In an interview on TVE's '59 minutos' programme last night, José Luis Rodríguez Zapatero deliberately avoided confirming whether or not a ransom payment had been made to secure the safe release of the 26 crew of the 'Playa de Bakio' tuna fishing boat seized by pirates on Sunday, April 20th. The boat and its crew were released unharmed last Saturday and arrived in Seychelle Islands earlier this morning, prior to being repatriated.
The recently re-elected president of the Spanish government said that Foreign Affairs and Environment ministers, Miguel Ángel Moratinos and Elena Espinosa respectively, will give a joint statement to the House of Congress to explain the negotiation process, but commented that every effort had been made throughout to guarantee the safety of the crew, sixteen of whom are Spanish, "the result has been positive, and that's what counts," he said.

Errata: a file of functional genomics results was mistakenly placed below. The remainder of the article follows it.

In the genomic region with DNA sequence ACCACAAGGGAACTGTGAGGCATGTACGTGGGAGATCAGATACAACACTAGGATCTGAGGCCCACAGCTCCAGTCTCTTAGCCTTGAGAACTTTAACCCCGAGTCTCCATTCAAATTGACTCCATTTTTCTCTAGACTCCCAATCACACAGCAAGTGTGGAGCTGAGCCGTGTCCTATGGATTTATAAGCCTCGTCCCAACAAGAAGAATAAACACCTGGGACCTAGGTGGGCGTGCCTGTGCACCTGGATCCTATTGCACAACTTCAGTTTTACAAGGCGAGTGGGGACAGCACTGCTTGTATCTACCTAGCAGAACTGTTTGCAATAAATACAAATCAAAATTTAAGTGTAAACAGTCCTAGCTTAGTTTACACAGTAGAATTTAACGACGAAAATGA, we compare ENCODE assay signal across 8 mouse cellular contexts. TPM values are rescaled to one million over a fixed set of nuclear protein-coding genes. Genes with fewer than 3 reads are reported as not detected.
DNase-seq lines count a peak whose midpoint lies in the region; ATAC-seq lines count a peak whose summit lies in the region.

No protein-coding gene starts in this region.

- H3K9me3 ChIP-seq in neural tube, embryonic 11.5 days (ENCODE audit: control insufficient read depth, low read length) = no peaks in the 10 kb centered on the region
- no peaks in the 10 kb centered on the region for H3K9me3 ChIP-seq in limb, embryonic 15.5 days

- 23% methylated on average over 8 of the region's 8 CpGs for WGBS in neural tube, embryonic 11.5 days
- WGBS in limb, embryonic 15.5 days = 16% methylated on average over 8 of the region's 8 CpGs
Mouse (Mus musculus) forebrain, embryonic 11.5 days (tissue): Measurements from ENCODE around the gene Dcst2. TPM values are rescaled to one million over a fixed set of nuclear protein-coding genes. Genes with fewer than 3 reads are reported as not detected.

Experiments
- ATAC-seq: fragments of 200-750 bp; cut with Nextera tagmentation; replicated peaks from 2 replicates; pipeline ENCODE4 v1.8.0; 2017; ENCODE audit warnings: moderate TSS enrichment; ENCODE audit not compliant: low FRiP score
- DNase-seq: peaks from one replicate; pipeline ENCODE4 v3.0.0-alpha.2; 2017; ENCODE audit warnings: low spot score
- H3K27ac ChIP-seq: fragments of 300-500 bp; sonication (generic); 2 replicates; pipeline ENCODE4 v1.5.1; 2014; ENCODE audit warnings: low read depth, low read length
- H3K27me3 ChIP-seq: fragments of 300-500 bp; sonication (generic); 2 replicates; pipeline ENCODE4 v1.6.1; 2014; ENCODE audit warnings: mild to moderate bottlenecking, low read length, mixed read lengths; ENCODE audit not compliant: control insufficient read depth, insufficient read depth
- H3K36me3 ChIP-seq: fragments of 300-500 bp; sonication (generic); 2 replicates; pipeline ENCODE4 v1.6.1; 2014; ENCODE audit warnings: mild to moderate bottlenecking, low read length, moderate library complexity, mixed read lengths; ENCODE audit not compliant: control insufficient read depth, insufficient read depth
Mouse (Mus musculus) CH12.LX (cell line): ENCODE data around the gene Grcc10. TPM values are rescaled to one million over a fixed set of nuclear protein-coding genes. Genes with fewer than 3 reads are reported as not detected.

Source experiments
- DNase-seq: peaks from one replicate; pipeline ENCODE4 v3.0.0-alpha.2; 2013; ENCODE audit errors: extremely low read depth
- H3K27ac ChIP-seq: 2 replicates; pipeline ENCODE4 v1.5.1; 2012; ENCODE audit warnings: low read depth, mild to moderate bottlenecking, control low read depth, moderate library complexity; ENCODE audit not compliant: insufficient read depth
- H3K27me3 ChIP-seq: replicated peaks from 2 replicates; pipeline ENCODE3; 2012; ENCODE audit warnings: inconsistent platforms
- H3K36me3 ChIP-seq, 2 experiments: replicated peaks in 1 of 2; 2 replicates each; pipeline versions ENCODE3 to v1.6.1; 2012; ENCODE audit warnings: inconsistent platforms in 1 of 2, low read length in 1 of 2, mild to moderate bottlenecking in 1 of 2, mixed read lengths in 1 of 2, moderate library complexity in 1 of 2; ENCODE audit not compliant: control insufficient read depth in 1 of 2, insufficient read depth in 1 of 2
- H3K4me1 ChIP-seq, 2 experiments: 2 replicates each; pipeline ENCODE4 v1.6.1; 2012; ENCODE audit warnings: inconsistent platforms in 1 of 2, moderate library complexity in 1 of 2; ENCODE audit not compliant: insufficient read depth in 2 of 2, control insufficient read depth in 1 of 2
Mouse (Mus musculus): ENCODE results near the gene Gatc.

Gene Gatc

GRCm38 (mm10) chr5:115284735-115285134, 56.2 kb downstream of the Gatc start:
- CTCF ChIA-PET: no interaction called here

When asked about the Health ministry's handling of last weekend's sunflower oil scare, Mr Zapatero said that "it's better to be criticised for being too cautious than for not doing enough to protect the public" - the warning not to buy or consume sunflower oil has now been lifted after it was established that the 125 tonnes of a contaminated batch from Ukraine either did not reach, or have been removed from, retail outlets.
Concerning the leadership crisis in the Partido Popular, the socialist leader suggested that the real problem could be the opposition's lack of a cohesive "political project," and that if, and when, the party ever manages to define this, "a natural leader will emerge."
With respect to the Basque regional president's plans to hold a public referendum about the region's independent status, Mr Zapatero warned Mr Ibarretxe that he would not be prepared to tolerate "adventures."